Original Research

Evaluating a grief programme offered in primary schools: An Appreciative Inquiry

Jacqueline Horn, Sumeshni Govender
South African Journal of Childhood Education | Vol 9, No 1 | a726 | DOI: https://doi.org/10.4102/sajce.v9i1.726 | © 2019 Jacqueline Horn, Sumeshni Govender | This work is licensed under CC Attribution 4.0
Submitted: 29 November 2018 | Published: 10 September 2019

About the author(s)

Jacqueline Horn, Department of Educational Psychology and Special Education, University of Zululand, KwaDlangezwa, South Africa
Sumeshni Govender, Department of Educational Psychology and Special Education, University of Zululand, KwaDlangezwa, South Africa

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Background: Death and loss are inevitable, and life changes profoundly for those left behind. A General Household Survey by Statistics South Africa indicated that 94.2% of orphans aged 7–18 years were still attending school. With no parental and often familial support, learners often had to turn to their teachers for support. Vukuzakhe, a non-governmental organisation, saw the need for a grief programme in schools.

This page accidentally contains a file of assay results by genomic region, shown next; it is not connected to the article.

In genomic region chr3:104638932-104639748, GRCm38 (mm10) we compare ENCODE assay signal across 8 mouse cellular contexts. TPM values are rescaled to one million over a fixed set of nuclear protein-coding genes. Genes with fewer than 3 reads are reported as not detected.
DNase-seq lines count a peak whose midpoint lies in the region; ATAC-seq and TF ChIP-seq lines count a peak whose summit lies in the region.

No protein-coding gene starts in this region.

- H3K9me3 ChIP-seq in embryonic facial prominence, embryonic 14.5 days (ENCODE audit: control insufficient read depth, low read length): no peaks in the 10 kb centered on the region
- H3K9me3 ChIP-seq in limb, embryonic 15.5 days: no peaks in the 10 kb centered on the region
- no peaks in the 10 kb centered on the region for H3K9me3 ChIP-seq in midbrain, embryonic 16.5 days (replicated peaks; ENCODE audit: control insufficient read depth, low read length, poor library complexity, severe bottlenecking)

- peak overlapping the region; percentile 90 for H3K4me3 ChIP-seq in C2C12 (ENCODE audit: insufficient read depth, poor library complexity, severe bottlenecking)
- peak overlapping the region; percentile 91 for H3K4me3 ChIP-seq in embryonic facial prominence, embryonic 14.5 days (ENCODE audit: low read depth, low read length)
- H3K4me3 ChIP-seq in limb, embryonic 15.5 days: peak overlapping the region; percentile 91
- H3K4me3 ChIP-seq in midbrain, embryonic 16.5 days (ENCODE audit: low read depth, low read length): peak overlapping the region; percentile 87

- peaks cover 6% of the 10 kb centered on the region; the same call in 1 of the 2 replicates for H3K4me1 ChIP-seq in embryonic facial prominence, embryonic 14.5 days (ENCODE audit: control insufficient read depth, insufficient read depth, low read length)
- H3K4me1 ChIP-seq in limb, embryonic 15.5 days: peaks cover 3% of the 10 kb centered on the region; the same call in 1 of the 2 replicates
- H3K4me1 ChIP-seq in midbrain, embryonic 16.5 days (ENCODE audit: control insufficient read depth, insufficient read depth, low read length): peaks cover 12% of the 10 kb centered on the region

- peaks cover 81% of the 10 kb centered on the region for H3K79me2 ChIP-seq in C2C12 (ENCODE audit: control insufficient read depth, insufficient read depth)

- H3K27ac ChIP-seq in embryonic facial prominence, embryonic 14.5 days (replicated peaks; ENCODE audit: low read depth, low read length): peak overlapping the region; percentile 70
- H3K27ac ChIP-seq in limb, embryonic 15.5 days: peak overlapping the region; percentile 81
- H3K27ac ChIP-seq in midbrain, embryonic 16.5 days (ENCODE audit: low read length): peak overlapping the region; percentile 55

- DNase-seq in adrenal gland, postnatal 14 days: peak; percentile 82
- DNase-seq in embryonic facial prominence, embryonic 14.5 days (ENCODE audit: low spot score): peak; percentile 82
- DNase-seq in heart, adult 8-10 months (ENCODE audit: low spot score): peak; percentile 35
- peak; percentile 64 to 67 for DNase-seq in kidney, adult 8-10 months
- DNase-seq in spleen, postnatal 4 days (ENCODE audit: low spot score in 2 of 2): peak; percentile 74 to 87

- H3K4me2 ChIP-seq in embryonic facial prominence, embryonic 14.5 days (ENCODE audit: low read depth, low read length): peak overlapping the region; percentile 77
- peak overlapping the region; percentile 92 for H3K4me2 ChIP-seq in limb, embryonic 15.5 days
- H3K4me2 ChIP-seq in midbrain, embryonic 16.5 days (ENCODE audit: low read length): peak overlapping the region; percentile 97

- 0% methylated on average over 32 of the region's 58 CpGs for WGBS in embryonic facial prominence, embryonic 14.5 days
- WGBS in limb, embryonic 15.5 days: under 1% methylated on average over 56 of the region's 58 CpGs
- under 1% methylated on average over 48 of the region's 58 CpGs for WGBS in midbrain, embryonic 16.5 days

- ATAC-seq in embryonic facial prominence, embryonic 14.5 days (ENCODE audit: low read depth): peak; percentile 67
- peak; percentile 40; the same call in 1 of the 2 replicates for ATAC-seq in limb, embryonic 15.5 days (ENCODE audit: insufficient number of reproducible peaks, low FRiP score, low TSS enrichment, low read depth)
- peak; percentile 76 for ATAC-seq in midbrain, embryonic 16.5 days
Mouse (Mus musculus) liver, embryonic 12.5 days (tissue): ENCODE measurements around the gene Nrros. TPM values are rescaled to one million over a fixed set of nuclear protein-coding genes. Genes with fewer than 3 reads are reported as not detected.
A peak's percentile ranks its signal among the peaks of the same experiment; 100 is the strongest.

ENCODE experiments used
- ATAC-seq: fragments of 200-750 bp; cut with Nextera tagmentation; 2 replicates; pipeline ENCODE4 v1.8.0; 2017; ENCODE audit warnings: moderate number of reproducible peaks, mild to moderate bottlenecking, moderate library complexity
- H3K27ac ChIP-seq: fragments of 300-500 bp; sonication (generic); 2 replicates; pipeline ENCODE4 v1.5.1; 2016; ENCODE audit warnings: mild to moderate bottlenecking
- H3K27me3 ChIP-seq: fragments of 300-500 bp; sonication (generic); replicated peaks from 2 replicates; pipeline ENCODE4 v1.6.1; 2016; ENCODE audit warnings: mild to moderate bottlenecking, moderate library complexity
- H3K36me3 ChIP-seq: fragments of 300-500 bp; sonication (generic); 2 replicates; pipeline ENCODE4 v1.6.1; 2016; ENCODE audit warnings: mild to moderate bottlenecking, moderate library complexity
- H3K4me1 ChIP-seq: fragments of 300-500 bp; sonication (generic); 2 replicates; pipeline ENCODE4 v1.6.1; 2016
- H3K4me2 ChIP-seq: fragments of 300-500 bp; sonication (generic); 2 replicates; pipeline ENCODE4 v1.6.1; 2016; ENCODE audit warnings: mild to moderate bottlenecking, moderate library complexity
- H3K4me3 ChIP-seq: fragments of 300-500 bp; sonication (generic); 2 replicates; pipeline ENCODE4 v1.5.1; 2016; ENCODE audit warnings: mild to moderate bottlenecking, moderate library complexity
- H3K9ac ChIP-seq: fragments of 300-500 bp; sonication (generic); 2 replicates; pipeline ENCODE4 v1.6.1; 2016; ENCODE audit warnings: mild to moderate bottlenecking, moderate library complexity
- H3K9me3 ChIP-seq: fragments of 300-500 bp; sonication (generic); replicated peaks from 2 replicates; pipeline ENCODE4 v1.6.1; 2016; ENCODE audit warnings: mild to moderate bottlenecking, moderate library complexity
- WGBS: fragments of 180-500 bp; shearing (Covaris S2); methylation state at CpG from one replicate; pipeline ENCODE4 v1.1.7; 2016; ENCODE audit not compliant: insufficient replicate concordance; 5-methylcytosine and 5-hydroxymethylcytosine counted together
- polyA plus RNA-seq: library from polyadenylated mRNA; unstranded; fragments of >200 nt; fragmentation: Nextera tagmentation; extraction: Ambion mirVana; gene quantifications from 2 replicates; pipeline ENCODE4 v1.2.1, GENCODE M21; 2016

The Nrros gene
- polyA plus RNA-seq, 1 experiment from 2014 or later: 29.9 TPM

Aim: The aim of this study was to evaluate how the school-based grief programme is perceived by different stakeholders (grieving children, educators and programme facilitators).

Setting: The grief programme is being implemented in four primary schools in Underberg and Himeville, rural KwaZulu-Natal, and this study will conduct an evaluation at all four sites.

Methods: Appreciative Inquiry, based on a four-dimensional cycle, was used to evaluate a grief programme offered in selected primary schools in KwaZulu-Natal, South Africa. Three stakeholder groups (grief support programme facilitators [n = 4], grieving children [n = 6] and educators [n = 2]) from four schools were asked three open-ended questions to ascertain the programme’s value.

Results: Nine key themes were identified: healing, insight, relationships, growth, skills, support, enjoyment, collaboration and value of the programme. All stakeholders noted positive outcomes resulting from participation in the programme and held it in high regard.

Conclusion: Improvements for its future development were suggested and recommendations made for its further implementation at schools throughout South Africa.


grief; bereavement; programme evaluation; Appreciative Inquiry; learner intervention


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